Graduate School: The 10 financial questions you should investigate

10 Financial Questions You Should Ask Yourself About Grad School

I like money. I sometimes pull up my banking app just to stare lovingly at my savings account (it’s not robust, but it’s mine). When I chose to attend graduate school, I knew that decision had financial implications, both positive and negative, that I needed to examine. No matter the type of program, you should be asking questions about the financial layers involved in graduate school before choosing when and where to attend. While I am no financial expert myself, I can tell you what questions I would recommend you research, ask about, and think through with every graduate program. Here are my top ten:

#1.  What is the cost of tuition per semester and how many semesters will it take to complete the degree?

#2.  What other costs can be expected in this program, beyond just tuition?

#3.  How do most students in this program pay for tuition and other expenses?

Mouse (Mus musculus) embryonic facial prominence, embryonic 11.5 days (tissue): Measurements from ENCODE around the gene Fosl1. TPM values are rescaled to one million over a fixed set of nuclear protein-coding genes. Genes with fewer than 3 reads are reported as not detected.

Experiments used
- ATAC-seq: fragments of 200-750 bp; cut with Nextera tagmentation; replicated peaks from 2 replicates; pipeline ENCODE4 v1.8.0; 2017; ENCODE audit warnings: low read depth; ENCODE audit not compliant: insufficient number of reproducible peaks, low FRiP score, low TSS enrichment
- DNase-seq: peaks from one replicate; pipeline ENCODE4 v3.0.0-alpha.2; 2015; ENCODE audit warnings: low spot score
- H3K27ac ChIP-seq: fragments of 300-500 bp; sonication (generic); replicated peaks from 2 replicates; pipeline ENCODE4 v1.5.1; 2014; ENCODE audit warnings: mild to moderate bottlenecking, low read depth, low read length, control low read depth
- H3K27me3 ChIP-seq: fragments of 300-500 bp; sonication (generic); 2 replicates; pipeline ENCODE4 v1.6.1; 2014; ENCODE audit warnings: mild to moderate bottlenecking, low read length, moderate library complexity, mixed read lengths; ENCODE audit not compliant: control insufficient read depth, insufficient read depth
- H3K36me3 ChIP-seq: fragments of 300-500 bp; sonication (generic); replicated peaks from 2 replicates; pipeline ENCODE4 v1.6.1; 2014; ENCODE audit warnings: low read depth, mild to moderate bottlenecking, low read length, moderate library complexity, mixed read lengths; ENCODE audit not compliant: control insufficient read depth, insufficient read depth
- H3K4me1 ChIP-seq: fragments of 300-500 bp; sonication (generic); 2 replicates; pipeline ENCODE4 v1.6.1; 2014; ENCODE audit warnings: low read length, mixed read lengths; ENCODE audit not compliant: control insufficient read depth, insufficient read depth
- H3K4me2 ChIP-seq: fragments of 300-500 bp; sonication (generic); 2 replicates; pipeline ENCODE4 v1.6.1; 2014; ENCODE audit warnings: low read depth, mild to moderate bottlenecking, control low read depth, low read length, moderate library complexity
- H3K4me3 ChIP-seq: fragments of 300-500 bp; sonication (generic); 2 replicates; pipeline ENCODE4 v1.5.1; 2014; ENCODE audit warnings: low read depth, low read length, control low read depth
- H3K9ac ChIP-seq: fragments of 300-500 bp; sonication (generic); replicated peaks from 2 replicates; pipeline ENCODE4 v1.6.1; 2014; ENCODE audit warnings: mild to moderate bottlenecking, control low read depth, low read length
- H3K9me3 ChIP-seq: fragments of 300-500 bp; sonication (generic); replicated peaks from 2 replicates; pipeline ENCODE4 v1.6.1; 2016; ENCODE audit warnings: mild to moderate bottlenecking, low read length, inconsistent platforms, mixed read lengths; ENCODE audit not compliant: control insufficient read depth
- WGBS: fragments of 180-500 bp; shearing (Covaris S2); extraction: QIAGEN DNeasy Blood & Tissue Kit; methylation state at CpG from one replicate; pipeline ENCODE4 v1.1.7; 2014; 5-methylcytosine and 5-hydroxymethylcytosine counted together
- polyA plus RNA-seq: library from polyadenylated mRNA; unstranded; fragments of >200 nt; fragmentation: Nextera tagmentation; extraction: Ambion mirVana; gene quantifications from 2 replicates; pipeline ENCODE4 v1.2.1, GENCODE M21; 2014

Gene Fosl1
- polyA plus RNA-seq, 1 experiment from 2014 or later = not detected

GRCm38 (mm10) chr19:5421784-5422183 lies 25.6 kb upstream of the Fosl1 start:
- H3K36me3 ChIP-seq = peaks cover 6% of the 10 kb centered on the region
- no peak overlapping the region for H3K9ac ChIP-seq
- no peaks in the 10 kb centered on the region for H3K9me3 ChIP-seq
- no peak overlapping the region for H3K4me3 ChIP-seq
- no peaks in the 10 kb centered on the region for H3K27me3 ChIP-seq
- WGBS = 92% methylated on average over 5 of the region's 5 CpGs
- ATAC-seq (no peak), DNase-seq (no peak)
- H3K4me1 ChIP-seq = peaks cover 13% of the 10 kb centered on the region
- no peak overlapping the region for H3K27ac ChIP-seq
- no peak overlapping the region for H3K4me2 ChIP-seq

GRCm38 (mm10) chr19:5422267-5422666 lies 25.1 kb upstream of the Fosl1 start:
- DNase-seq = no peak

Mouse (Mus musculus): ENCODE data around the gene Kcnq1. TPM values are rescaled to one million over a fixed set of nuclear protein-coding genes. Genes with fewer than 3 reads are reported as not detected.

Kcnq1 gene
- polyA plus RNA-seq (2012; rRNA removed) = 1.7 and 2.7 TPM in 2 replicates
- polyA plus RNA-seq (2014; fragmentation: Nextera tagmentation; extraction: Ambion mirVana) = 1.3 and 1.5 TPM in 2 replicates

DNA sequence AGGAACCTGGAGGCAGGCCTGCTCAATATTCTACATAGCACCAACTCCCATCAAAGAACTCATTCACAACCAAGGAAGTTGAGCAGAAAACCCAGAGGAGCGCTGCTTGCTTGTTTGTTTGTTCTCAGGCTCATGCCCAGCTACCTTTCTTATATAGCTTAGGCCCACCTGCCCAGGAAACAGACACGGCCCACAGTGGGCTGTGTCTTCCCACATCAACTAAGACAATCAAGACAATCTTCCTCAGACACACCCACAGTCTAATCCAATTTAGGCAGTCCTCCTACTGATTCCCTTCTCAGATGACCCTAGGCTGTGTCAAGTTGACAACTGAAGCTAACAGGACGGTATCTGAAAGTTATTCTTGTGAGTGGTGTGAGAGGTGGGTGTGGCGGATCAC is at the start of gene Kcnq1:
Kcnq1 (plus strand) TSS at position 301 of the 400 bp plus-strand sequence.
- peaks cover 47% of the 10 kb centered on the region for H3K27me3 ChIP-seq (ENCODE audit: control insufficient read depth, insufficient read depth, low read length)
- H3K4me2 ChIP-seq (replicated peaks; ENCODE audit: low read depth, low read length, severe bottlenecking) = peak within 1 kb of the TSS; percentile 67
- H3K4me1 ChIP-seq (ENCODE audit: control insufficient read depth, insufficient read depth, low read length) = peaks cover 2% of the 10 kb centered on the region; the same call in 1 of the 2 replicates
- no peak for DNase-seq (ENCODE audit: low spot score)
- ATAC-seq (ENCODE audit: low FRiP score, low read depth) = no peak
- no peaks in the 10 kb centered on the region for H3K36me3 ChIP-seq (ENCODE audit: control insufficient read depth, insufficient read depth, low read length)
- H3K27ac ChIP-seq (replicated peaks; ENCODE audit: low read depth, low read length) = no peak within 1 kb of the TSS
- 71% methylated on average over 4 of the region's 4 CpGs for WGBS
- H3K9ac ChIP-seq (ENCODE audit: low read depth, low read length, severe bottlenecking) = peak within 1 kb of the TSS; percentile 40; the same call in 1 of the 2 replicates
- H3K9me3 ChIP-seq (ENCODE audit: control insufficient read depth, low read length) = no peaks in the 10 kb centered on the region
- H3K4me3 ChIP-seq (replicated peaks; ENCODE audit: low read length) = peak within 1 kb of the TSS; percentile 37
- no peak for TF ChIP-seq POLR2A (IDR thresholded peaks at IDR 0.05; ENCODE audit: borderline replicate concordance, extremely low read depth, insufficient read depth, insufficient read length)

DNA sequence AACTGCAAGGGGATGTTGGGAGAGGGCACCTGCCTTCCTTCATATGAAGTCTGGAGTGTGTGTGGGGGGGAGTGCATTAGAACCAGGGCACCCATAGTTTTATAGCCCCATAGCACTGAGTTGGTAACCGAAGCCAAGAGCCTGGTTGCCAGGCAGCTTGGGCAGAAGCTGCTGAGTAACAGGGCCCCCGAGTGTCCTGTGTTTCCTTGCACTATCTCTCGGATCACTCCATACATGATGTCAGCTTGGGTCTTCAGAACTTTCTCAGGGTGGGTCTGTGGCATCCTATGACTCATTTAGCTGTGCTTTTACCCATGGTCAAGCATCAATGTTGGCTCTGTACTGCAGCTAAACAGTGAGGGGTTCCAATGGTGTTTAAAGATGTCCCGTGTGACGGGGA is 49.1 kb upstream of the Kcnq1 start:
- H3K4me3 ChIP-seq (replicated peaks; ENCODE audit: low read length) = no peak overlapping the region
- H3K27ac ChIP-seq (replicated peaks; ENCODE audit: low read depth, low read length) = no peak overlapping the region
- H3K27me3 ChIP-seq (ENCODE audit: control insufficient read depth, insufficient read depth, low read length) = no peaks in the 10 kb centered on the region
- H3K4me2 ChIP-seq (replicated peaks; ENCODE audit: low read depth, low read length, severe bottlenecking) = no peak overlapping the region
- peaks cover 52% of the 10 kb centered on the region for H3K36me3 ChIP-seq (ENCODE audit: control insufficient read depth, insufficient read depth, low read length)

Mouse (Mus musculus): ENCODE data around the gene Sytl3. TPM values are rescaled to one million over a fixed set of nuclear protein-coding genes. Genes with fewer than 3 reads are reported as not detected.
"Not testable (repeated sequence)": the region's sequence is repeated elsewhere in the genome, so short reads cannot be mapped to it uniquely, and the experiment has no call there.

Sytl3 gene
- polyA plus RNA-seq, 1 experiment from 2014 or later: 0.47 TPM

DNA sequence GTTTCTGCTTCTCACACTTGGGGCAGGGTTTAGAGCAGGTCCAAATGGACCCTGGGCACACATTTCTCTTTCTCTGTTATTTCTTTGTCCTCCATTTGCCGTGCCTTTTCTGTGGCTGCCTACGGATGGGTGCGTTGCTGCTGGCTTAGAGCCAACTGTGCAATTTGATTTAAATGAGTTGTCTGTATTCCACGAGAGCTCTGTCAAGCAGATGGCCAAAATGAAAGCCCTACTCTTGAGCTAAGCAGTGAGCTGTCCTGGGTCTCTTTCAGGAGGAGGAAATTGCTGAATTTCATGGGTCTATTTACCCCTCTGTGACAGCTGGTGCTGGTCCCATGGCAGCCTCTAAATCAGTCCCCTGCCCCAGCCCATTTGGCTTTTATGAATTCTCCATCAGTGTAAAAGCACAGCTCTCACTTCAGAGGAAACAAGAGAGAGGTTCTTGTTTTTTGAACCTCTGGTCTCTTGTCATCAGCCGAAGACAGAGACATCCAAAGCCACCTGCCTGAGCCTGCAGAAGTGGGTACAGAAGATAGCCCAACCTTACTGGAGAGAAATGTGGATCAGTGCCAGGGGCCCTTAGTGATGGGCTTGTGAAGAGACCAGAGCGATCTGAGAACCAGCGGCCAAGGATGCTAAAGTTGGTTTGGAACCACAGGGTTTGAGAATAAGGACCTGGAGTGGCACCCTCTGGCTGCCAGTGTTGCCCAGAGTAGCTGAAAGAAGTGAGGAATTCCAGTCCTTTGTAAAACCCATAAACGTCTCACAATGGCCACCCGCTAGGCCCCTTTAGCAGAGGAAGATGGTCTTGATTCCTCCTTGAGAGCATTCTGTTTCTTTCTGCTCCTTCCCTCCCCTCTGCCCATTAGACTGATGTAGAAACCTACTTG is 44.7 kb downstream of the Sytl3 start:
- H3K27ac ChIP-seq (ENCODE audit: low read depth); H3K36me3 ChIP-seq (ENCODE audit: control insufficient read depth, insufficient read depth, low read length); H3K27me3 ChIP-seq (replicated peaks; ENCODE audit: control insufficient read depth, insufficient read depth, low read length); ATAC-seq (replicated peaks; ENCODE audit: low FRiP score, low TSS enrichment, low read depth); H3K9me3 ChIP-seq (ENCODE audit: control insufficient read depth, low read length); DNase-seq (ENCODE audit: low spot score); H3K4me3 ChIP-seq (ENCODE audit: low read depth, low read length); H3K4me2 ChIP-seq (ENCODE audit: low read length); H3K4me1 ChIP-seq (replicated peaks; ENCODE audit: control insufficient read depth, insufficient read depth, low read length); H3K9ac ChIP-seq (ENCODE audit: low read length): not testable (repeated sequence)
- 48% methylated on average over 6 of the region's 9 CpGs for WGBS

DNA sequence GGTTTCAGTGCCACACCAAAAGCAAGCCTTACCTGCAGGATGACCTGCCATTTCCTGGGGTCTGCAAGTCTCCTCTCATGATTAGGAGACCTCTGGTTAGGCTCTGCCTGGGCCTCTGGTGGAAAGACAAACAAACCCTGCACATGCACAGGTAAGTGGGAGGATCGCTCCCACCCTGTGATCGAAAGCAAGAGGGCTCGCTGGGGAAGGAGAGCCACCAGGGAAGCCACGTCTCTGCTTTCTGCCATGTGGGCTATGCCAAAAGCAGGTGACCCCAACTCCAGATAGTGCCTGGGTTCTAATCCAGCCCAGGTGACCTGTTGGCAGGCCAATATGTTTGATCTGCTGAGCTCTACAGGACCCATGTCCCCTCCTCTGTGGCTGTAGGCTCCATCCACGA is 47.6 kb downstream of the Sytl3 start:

#4.  Are there opportunities for tuition waivers and stipends through assistantships (experiences where you research, teach, or otherwise work for the graduate school)?

#5.  Are there merit scholarships available through the graduate school?

#6.  Are there external fellowships you could apply to and use for graduate school financing? (I recommend utilizing the Lisska Center in answering this question)

#7.  What is the cost of living in the graduate school’s location?

#8.  What is the median income of students fresh out of the program?

#9.  What is the return on investment- will an expected salary post-degree make paying off any loans manageable?

#10.  Is this program flexible with working part-time during the academic year?

Financial aid and admission counselors at graduate programs are a good place to start with these and other questions you may have about the financial investment of attending graduate school. I also highly recommend chatting with Denison’s own Financial Wellness Coach, Samantha Smith. Finances don’t need to drive your graduate school selection process (some investments are worth the money) but they must be a factor considered. The more you know, the more stress you save yourself later!



Authored by Sara Stasko, Associate Director for Graduate School & Pre-Health Advising